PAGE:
When I came back from my travels, I felt as though I had undone all the progress I had made within the past year, that my social anxiety was worse than ever. I found it harder to trust people, harder to believe I was worthy of other people’s time and attention. It’s only within the past few weeks that I’ve realised just how far I’ve come.

People like me. For me. People like me and love me for who I am as a person, not in spite of my quirks, but because of them. I couldn’t comprehend that for so long, because it went against everything I ever believed. For as long as I can remember, I’ve had this deep-rooted belief that people secretly hate me. But now I can recognise my negative thought patterns, and begin to unravel the threads that hold them in place. I can see that the only person telling me I’m not good enough is myself, the only person making me believe I don’t deserve the space I take up is myself.

I’ve been described as “intimidating” and “full-on”, and (my personal favourite) “you’re 99 percent sure she’s not going to kill you, but there’s that 1 percent…”, and it’s easy to take those descriptions as insults, as directions to retreat into my shell and hide from the space I occupy. But what if I were to claim that space instead? What if I were to stand up straighter, and own the five-feet-and-eleven-inch flesh cage that I reside in? What if I were to decide that yes, I can be intimidating and full-on, but that that is not a bad thing? After all, doesn’t it mean that I’m powerful?

I often feel reluctant to own my opinions, even on things which are really important to me. Every time I tell someone I’m vegan I worry that they’ll view me as a stereotype. Every time I say I like Taylor Swift or YA novels I expect people to judge me for still having the pop-culture taste of a teenager (I mean, I am still a teenager until January 28th…). And I forget that all these things make me who I am.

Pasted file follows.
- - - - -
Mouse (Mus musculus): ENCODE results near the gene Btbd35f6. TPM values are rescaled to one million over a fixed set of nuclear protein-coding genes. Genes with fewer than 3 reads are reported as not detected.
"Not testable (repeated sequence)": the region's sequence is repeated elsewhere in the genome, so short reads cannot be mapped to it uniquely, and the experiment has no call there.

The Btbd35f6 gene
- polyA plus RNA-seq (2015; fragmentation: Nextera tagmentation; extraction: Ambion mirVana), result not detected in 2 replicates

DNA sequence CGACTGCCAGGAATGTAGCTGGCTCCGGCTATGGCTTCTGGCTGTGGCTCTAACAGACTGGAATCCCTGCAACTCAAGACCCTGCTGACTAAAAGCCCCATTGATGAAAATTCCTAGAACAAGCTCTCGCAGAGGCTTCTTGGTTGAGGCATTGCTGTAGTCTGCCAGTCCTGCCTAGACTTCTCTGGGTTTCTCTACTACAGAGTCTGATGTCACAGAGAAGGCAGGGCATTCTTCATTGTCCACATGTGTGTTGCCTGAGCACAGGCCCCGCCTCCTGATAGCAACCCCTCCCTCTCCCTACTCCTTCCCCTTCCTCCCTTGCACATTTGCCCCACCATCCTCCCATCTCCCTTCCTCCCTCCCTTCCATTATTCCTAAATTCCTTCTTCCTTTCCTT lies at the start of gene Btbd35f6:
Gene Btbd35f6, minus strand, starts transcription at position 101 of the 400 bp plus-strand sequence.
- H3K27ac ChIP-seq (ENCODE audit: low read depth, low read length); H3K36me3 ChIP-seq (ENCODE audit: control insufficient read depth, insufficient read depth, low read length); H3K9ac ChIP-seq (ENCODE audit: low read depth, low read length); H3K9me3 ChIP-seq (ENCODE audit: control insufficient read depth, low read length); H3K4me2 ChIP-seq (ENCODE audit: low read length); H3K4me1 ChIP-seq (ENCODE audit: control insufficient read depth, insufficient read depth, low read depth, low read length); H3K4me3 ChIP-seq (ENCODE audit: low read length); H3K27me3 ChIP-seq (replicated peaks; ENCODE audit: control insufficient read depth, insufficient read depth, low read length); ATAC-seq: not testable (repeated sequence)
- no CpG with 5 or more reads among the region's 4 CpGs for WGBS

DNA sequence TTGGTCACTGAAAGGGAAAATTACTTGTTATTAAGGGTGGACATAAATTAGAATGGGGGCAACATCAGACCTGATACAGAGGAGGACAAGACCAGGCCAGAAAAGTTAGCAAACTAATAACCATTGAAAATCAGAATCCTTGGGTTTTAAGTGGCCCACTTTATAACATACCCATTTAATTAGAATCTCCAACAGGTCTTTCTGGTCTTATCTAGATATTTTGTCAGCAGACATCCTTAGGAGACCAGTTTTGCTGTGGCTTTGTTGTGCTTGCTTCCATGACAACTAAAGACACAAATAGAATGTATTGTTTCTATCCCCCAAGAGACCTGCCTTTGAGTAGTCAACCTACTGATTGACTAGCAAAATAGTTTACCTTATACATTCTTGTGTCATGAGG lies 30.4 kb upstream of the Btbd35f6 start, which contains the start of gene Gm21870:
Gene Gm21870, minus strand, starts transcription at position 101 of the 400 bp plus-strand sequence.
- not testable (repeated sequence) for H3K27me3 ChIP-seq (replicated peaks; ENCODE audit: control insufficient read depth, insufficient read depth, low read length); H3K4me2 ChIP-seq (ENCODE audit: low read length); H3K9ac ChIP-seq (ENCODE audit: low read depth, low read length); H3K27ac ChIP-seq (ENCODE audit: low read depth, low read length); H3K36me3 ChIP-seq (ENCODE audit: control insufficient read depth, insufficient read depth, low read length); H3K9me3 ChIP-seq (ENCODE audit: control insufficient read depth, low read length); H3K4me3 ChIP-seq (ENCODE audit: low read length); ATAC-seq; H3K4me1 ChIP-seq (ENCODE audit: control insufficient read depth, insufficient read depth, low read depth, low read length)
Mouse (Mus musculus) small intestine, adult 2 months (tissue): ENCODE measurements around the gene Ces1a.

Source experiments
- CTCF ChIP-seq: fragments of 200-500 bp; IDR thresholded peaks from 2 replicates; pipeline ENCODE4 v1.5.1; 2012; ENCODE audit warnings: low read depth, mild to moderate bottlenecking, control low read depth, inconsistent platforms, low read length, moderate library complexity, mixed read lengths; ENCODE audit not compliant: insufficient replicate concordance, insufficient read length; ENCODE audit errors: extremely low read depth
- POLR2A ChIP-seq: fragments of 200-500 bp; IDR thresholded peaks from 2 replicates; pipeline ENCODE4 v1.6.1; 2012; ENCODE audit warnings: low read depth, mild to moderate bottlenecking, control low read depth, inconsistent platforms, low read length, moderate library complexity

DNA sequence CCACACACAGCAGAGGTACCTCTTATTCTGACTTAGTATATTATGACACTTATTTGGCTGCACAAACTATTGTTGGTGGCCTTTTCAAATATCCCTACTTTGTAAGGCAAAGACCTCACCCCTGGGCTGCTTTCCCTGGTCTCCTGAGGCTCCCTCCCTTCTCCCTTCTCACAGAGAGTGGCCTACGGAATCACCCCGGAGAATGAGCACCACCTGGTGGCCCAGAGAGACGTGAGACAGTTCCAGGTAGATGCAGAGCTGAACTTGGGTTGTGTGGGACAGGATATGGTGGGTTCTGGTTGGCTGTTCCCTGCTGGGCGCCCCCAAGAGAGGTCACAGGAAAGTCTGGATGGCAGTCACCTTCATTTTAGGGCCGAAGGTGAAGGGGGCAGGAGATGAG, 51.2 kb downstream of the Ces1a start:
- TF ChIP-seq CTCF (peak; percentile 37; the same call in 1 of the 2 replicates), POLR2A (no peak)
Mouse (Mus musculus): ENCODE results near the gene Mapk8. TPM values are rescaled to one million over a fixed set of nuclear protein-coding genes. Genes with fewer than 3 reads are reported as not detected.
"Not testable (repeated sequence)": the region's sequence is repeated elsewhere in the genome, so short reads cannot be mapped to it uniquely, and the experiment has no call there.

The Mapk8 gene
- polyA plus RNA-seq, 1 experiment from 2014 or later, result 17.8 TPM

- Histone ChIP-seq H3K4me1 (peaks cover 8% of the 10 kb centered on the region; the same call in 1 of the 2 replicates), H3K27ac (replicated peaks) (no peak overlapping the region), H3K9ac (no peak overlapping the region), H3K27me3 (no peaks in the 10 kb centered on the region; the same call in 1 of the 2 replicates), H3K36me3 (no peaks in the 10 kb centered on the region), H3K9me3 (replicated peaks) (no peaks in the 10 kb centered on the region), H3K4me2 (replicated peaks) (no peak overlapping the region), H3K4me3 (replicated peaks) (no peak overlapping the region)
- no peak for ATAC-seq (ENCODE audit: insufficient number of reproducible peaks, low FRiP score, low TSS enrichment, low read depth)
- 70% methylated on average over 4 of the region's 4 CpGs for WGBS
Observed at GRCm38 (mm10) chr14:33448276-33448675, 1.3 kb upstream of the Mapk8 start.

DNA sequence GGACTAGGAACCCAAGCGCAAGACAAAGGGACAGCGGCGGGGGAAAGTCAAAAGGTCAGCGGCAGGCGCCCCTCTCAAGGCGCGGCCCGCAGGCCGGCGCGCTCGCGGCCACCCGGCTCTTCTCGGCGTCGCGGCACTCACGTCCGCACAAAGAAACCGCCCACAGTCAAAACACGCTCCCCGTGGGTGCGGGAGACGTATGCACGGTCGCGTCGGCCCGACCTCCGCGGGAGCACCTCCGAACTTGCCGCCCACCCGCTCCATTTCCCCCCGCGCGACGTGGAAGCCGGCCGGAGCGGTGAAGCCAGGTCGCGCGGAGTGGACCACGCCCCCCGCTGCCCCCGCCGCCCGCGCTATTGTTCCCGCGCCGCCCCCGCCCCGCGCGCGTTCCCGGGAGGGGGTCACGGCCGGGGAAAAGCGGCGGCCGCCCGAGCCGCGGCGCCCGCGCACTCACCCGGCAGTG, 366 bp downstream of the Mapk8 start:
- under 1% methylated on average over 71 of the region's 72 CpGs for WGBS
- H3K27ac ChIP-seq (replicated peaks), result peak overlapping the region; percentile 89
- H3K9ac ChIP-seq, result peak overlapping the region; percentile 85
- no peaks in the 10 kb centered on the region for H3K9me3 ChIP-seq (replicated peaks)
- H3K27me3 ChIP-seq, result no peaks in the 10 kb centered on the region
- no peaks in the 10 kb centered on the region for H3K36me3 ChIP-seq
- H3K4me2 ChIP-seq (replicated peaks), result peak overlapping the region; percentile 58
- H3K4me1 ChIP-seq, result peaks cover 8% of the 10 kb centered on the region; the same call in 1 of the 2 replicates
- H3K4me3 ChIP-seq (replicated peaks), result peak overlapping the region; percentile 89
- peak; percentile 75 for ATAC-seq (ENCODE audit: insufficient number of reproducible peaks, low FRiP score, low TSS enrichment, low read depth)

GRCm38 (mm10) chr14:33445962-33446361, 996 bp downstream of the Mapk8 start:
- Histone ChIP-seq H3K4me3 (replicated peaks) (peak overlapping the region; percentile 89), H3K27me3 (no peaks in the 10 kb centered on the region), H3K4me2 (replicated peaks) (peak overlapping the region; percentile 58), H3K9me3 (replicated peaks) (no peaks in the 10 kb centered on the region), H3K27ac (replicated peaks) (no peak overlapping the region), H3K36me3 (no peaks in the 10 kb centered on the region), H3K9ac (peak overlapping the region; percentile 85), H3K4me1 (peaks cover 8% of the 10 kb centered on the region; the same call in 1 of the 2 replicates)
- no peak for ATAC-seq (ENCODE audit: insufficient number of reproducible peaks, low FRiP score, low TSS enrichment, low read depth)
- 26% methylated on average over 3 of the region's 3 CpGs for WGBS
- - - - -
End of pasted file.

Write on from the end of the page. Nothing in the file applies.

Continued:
Yesterday I met up for coffee with a vegan friend of mine, and she said that if someone is vegan it says so much about who they are as a person. And it made me think a lot, because of course it does. When I tell people I’m vegan, perhaps they’re going to associate me with kale and quinoa and high-horses, but that is not what I am defining myself as. By living a vegan lifestyle I am sticking to my ethical beliefs, I am saving lives, I am making the world a better place, I am living with my heart, I am being the change I want to see in the world.

It is time for me to step out of the liminal spaces, to shake off the old Eliza and step into the new one. It is time for me to own my identity, to claim my space in the world, and say “this is me, take me or leave me.”

So I am Eliza. I am a tall, loud-voiced, overly-affectionate, left-wing, vegan Taylor Swift fan, with a posh English accent (who isn’t posh at all), who loves her friends more than anything in the world, and gets excited every time she sees a puppy or cat. I talk fast, and I wear my heart tattooed on my forehead in purple ink. I am full-on, I am possibly intimidating, either by my speech or by my silence. I am a big believer in hugs, and kissing my friends on their cheeks, and telling people how much they mean to me. Above all, I am honest, and I live as honest a life as I can. I’m anxious and awkward in social situations, I’m terrible at small talk. I say exactly what comes into my head (which is great in improv, and not so great in real life). I shout my feelings into the void of the internet, and use real people as characters in my poetry (but don’t worry, I never mention them by name). This is me, and I don’t want to spend my life lurking in the doorway, waiting for the right time to step into the space that has always been mine. So I am taking the jump, I am leaving the liminal spaces behind, and crossing the threshold into my future.